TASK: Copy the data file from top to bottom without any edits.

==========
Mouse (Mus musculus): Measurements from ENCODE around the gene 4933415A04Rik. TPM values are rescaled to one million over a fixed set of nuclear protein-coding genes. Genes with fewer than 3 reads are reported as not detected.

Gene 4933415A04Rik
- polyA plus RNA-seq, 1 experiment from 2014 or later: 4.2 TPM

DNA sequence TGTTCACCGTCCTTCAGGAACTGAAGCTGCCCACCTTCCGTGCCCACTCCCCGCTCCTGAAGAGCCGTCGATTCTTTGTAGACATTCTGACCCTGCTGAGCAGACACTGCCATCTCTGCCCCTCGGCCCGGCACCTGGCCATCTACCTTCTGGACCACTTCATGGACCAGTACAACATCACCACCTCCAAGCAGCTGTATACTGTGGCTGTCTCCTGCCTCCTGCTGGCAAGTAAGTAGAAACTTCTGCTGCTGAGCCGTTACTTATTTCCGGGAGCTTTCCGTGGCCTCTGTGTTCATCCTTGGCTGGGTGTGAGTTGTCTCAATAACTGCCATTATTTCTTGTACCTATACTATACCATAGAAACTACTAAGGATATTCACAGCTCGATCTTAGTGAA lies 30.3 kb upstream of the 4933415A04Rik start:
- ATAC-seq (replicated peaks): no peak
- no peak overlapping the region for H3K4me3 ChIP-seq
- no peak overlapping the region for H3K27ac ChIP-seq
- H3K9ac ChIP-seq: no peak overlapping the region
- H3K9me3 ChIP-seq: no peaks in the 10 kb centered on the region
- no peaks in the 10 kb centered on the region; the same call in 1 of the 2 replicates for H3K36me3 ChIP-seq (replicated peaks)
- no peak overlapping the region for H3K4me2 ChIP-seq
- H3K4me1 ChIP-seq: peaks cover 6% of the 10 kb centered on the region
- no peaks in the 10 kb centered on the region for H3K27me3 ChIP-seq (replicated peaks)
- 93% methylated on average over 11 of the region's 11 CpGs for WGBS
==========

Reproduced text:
Mouse (Mus musculus): Measurements from ENCODE around the gene 4933415A04Rik. TPM values are rescaled to one million over a fixed set of nuclear protein-coding genes. Genes with fewer than 3 reads are reported as not detected.

Gene 4933415A04Rik
- polyA plus RNA-seq, 1 experiment from 2014 or later: 4.2 TPM

DNA sequence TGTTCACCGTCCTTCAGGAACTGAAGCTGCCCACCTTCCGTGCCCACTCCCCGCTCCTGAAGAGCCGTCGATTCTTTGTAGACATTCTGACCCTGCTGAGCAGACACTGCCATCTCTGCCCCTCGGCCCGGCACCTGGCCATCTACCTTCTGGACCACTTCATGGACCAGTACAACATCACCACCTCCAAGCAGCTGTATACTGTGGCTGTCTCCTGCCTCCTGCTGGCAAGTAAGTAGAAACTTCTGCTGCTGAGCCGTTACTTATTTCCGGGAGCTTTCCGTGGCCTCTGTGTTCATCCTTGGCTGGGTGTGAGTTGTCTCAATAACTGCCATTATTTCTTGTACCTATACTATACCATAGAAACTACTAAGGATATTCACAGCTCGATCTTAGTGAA lies 30.3 kb upstream of the 4933415A04Rik start:
- ATAC-seq (replicated peaks): no peak
- no peak overlapping the region for H3K4me3 ChIP-seq
- no peak overlapping the region for H3K27ac ChIP-seq
- H3K9ac ChIP-seq: no peak overlapping the region
- H3K9me3 ChIP-seq: no peaks in the 10 kb centered on the region
- no peaks in the 10 kb centered on the region; the same call in 1 of the 2 replicates for H3K36me3 ChIP-seq (replicated peaks)
- no peak overlapping the region for H3K4me2 ChIP-seq
- H3K4me1 ChIP-seq: peaks cover 6% of the 10 kb centered on the region
- no peaks in the 10 kb centered on the region for H3K27me3 ChIP-seq (replicated peaks)
- 93% methylated on average over 11 of the region's 11 CpGs for WGBS